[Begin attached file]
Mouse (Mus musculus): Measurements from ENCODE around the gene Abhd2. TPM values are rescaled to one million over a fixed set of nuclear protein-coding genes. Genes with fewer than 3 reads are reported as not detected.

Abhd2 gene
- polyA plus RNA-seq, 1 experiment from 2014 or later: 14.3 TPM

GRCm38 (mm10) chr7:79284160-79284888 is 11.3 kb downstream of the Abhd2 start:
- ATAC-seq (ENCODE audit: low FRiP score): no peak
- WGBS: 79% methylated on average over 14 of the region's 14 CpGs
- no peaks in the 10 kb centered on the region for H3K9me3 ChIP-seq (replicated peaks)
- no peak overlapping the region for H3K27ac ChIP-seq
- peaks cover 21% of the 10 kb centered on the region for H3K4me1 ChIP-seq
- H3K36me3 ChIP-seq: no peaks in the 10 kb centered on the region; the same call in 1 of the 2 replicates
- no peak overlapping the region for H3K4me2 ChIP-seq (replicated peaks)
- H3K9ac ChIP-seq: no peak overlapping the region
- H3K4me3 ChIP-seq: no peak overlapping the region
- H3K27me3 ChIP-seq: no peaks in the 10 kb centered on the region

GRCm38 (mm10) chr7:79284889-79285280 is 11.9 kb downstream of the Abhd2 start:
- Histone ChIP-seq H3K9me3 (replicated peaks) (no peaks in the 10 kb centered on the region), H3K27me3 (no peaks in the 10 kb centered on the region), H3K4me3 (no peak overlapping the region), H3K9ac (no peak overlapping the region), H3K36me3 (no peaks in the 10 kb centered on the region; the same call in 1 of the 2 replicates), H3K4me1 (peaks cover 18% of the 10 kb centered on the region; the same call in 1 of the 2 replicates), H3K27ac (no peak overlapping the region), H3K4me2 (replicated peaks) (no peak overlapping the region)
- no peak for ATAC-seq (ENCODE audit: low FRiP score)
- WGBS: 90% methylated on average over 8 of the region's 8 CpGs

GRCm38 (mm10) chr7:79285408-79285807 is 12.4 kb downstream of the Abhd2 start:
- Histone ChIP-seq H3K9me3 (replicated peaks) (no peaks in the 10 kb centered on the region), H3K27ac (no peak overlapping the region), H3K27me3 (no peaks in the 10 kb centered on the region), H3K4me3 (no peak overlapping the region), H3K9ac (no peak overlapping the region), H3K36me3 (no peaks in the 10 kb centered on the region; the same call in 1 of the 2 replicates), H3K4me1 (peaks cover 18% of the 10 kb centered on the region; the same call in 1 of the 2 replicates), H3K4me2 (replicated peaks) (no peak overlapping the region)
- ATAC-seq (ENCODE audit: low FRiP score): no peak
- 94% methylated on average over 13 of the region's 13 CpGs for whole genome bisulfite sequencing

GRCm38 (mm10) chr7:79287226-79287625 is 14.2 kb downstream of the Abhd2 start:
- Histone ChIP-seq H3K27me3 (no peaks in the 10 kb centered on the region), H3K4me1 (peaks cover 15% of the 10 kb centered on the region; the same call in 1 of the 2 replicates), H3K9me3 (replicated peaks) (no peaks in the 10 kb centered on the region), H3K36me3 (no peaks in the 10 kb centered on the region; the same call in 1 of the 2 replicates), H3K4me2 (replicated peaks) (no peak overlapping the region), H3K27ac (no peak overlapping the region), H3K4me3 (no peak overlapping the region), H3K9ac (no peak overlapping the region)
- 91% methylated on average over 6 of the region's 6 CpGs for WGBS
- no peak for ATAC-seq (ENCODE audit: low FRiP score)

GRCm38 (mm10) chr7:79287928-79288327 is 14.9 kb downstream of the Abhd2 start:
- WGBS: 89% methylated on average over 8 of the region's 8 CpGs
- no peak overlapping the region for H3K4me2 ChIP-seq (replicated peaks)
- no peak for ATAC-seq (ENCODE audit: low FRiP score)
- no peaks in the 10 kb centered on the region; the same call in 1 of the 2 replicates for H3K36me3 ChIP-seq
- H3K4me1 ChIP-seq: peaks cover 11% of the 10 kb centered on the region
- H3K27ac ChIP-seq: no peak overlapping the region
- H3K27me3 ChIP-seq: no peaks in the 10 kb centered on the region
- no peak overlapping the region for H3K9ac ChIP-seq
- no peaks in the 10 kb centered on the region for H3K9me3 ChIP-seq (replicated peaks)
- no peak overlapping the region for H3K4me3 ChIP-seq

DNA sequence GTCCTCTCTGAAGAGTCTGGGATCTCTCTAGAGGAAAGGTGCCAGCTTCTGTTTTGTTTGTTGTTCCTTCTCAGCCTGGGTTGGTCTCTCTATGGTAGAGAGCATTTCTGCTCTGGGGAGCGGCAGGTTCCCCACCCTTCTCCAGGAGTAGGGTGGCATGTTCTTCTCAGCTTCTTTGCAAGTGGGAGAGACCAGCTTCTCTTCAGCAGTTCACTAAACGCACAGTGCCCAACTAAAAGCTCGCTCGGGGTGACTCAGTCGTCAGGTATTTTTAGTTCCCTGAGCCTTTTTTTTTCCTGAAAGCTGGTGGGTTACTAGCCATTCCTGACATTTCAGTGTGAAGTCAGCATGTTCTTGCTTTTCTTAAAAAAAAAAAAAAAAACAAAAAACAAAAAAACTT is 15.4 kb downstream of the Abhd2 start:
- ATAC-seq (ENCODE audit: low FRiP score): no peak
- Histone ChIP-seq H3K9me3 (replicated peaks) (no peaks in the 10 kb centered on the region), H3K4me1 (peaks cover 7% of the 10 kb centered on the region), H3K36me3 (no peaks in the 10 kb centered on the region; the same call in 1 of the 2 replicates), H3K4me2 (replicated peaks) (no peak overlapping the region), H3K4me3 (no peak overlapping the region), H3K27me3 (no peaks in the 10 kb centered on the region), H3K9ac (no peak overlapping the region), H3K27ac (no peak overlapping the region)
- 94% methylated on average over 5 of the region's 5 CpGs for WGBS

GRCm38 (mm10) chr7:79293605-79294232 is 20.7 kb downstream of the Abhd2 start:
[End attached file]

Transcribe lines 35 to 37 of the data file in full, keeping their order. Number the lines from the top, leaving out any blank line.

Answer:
- no peak overlapping the region for H3K9ac ChIP-seq
- no peaks in the 10 kb centered on the region for H3K9me3 ChIP-seq (replicated peaks)
- no peak overlapping the region for H3K4me3 ChIP-seq